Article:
The debate about whether information security is part of IT or not is one that has been ongoing since information security first rose to prominence as a subject. Security itself is not solely an IT issue, but as the percentage of the security threat that comes the internet has increased over the years it has, perhaps understandably, come to be seen as that. The problem stems from the fact that there is no real consensus on where information security sits, what its remit is, how you define success (or otherwise) and where the buck actually stops if something goes wrong.
Although the role of the CISO has been around for a while it has risen to prominence recently because information security is seen a priority by an increasing number of organisations. The challenge is that information security is an evolving discipline and so there are still different views of what the scope of the function should be. In addition, different organisations often have different starting points when it comes to security leading to functional structures that can differ widely from organisation to organisation.
Because most of the information a company holds these days is digital you can see why many CIOs see the protection of it as something that sits with them. The increasing power and prominence of the CISO therefore is seen by some as a threat, but the reality is, with security breaches being such a risk for organisations, both financially and reputation, it is unsurprising that the role of the CISO has become more important in the eyes of the business.
In many ways it is actually better for the CIO if the two functions are separate. It makes a clear statement to the whole organisation that cyber is no longer just an IT problem. This makes risk conversations with business leaders much easier and drives quicker remediation by driving accountability into the areas where the teams are most empowered to enable change. For the CIO it removes the conflict of interest jeopardy, which makes for better decision making in the long run.
In the same way that there are benefits to the CIO from information security being separate, there are also benefits to being part of IT that a CISO should consider. It is perhaps easier to get what you need from a team when you sit inside it, than it is being external. There is a danger that IT considers security as ‘no longer its problem’.
The fact remains that inside or out, much of the delivery around information security relies on IT. Many information security leaders talk about the importance of having security built in.
“Within many organisations there is a growing acceptance that the battle to defend the digital perimeter is now over as we embrace a more interconnected business ecosystem. The challenge is now one of protecting data, and this can only be achieved by designing services with security in mind rather than trying to add it on as an afterthought,” says James Smith, Senior Information Security Consultant with Savanti.
So although there may be a functional separation of teams IT and information security will need to work very closely together a lot of the time. The important thing therefore is not about who gets to boss who around but how you design a structure that will enable a close working relationship.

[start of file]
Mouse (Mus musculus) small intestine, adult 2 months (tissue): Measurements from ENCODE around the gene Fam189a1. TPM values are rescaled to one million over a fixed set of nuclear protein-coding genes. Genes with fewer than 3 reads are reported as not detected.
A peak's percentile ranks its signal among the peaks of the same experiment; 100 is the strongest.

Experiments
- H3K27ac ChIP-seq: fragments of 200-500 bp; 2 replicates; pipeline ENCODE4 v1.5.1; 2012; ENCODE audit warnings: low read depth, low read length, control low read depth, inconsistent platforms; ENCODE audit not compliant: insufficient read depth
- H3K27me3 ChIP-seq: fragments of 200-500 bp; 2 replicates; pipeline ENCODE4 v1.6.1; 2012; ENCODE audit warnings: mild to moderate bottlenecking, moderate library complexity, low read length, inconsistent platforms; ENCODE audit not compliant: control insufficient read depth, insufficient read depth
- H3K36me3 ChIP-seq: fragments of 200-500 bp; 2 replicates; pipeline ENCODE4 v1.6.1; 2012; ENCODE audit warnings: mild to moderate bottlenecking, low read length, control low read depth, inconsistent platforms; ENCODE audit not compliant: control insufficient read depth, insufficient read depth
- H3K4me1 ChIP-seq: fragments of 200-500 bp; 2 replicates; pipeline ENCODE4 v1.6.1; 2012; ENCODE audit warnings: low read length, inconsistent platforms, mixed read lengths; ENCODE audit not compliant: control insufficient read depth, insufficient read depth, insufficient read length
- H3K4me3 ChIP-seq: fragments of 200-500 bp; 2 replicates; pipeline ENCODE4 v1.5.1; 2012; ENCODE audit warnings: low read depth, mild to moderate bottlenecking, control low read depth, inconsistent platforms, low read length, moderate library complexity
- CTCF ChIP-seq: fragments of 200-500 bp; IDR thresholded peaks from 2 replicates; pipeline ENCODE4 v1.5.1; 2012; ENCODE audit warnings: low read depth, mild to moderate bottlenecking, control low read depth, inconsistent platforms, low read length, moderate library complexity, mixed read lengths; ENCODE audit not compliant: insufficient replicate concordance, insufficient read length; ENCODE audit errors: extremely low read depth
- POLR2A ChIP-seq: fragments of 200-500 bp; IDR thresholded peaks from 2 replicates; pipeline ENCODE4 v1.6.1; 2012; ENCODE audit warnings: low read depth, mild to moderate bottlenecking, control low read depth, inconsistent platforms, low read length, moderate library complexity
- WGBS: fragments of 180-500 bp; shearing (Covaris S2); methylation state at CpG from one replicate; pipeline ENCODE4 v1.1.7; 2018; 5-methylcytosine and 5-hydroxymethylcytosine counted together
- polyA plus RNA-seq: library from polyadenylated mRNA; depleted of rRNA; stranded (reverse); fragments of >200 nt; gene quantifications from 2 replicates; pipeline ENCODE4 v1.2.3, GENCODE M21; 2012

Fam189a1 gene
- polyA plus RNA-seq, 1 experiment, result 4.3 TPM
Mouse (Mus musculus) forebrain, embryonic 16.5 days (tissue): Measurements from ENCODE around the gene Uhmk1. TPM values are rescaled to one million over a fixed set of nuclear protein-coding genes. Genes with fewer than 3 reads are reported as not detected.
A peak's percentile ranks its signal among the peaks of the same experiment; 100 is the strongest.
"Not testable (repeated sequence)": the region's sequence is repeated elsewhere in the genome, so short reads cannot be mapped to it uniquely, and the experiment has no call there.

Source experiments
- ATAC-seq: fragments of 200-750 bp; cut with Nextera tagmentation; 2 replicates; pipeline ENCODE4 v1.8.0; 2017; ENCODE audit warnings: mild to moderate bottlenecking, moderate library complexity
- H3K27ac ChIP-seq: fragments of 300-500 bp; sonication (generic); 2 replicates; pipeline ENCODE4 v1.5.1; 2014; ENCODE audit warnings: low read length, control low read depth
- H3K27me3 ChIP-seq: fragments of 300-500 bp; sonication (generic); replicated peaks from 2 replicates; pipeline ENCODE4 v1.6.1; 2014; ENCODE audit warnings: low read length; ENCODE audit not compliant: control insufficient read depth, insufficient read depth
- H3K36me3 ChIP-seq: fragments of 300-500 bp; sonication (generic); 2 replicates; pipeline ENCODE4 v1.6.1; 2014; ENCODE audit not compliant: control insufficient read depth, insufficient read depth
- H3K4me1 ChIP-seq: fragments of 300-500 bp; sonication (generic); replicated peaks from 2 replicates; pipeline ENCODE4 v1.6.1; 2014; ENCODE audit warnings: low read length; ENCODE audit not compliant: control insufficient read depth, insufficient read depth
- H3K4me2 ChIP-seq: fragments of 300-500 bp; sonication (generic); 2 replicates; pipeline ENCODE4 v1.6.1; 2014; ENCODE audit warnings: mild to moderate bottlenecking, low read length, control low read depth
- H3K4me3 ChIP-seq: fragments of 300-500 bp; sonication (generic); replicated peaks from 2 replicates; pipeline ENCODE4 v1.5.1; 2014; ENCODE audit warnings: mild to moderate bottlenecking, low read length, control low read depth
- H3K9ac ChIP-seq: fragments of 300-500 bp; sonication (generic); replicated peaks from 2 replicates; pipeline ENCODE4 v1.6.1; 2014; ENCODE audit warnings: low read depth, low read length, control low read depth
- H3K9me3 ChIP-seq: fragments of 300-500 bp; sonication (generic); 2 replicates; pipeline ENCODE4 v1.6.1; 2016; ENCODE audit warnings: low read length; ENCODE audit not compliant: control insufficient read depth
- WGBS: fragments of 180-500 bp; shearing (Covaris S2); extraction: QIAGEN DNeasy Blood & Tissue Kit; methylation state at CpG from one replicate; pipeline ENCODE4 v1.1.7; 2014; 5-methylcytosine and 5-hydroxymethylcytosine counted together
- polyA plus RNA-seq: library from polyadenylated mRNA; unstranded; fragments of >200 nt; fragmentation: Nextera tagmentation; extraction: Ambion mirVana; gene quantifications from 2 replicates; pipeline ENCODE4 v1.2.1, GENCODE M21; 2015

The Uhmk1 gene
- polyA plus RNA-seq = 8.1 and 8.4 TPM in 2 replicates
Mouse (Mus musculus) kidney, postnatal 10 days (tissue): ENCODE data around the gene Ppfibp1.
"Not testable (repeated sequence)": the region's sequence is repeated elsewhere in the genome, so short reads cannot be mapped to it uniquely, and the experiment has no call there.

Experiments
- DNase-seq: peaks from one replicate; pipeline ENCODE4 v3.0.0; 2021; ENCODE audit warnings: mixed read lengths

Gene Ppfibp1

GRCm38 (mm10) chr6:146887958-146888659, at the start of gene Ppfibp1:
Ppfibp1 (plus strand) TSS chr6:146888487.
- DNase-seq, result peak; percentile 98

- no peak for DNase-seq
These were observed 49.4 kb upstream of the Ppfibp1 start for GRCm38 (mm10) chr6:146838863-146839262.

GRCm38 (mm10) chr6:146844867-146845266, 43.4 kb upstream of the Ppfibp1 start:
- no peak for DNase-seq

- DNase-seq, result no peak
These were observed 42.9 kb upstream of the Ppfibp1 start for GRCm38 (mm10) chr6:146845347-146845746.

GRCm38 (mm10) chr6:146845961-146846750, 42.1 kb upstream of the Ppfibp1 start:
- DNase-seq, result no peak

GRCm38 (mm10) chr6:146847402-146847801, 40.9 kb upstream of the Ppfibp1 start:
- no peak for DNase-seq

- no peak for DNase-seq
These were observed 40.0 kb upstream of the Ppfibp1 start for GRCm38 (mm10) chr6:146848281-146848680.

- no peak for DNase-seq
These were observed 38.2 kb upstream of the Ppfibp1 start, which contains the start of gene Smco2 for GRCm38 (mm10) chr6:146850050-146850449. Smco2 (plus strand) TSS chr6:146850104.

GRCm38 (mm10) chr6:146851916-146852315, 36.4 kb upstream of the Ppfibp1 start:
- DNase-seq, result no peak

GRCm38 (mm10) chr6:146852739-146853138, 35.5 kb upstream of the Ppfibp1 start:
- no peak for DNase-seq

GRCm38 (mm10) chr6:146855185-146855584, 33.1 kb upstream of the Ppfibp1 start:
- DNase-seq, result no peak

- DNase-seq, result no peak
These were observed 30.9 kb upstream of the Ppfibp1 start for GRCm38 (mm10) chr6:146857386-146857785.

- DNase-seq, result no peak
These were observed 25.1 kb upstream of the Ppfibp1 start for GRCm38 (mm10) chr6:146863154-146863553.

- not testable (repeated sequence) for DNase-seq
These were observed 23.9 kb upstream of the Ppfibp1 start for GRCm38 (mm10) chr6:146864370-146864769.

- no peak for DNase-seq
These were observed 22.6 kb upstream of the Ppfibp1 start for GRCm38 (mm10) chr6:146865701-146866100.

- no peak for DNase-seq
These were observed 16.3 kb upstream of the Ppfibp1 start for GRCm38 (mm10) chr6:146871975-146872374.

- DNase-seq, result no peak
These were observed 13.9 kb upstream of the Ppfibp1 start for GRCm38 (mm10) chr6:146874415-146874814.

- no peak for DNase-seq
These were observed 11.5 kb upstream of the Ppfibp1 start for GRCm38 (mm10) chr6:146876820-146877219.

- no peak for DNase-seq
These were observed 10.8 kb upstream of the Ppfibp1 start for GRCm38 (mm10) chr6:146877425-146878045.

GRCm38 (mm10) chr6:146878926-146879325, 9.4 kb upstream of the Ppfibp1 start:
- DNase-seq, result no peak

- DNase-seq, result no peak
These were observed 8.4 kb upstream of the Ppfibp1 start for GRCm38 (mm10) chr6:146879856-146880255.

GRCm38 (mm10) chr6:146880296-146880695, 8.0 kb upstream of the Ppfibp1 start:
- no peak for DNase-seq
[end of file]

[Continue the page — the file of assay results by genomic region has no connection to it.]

One way to approach this is with the creation of a Cyber Security Centre of Excellence, with a dual reporting line (one dotted) to both the CISO and CIO. The remit of the CoE is to deal with all the technology related aspects of information security, which largely falls into 2 areas: IT security operations, and IT security architecture. All other security functions sit in the CISO team (policy, risk, governance, education, secure by design, assurance etc).
“This approach can work well because it ring fences resource for information security meaning that it doesn’t need to fight for time and focus with other IT priorities,” says Smith. “One of the issues that CIOs face is that their teams often have competing priorities. Information security needs can end up at the back of the queue because, rightly or wrongly, they are not seen as delivering business value. It is difficult to measure ROI on information security and therefore harder to demonstrate success.”
Because of the rather nebulous nature of information security there are actually no hard and fast rules about what the function looks like, what elements should be built in house and what outsourced or how you define its responsibilities.
Whatever the right solution for your organisation turns out to be it will almost always be a sensible idea to get an external perspective – if only to prevent friction developing. “You will find there is an awful lot of variation in what an information security team looks like from business to business. There are no established models that are agreed on across the industry,” says Smith. “Building something that works for you requires the right mixture of specialist skills and deep company knowledge. You need to find a partner with experience across a number of models and the ability to work with a range of often siloed internal functions.”
So the question is not really about whether the CISO reports to the CIO at all but whether you can design and implement a function that has the structure and clout within the business to get leadership thinking about information security in the right way. It is also about information security being seen as business enabler rather than a necessary evil; something that provides an organisation with the capability to achieve its potential safely. How you create that shift in perception however, is an article for another day.